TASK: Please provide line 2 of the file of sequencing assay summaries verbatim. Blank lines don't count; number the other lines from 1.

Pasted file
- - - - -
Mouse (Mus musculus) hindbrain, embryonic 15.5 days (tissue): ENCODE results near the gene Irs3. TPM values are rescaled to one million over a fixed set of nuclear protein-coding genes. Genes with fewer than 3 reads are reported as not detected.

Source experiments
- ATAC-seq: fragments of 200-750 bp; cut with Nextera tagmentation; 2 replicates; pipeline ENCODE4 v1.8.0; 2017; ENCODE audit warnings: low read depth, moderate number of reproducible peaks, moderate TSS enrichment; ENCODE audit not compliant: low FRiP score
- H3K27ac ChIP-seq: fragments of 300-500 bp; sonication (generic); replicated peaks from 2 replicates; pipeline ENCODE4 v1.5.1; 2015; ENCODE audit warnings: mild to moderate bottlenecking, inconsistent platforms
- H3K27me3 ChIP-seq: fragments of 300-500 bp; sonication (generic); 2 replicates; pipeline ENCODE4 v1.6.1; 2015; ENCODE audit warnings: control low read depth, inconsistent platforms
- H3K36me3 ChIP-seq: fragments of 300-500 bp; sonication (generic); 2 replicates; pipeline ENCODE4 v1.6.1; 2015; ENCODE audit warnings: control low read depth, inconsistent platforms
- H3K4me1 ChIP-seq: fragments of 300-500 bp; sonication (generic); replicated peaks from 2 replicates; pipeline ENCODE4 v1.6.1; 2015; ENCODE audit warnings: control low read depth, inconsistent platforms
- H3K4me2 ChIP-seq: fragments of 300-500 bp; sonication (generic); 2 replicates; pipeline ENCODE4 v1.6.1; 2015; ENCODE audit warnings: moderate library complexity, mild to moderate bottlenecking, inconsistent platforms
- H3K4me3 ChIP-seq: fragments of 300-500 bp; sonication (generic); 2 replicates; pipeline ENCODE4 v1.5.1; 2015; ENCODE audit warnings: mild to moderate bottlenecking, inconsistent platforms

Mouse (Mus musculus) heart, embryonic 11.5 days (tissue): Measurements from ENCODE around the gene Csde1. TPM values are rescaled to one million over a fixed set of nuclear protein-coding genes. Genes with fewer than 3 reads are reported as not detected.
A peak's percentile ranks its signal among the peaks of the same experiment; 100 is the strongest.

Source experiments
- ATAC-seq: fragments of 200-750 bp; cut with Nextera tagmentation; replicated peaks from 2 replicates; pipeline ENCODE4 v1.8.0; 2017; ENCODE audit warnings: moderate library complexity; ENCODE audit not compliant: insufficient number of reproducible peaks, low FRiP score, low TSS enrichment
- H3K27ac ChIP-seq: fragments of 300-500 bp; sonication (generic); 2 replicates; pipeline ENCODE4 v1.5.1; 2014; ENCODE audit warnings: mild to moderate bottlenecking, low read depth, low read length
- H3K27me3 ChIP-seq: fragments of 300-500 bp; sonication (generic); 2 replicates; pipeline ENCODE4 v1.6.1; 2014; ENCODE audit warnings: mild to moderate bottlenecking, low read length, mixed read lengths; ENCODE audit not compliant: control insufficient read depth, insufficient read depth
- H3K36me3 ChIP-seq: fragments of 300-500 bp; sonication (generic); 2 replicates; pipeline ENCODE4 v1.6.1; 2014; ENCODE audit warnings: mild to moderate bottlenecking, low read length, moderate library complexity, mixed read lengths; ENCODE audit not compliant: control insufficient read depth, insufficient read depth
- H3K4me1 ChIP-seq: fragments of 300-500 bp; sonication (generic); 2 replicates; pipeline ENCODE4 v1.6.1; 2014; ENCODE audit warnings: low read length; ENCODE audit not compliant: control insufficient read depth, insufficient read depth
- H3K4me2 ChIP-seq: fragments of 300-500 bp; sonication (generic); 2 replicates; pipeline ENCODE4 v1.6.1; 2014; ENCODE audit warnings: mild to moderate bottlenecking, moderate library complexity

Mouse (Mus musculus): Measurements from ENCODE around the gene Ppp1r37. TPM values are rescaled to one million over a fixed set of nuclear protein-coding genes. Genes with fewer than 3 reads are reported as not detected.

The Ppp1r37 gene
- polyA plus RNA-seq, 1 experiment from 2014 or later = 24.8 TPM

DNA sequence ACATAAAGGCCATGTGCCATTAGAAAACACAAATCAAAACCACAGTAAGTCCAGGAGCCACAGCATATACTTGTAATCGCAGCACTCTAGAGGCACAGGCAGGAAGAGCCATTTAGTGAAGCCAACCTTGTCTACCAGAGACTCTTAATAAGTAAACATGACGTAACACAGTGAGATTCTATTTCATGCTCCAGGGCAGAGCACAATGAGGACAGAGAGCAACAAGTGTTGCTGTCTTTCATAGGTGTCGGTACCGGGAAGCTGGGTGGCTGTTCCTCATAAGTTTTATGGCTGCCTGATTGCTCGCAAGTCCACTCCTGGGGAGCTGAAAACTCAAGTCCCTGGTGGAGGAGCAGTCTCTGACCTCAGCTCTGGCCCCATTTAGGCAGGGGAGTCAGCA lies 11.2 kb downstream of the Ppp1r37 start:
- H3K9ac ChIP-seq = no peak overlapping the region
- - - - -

Source experiments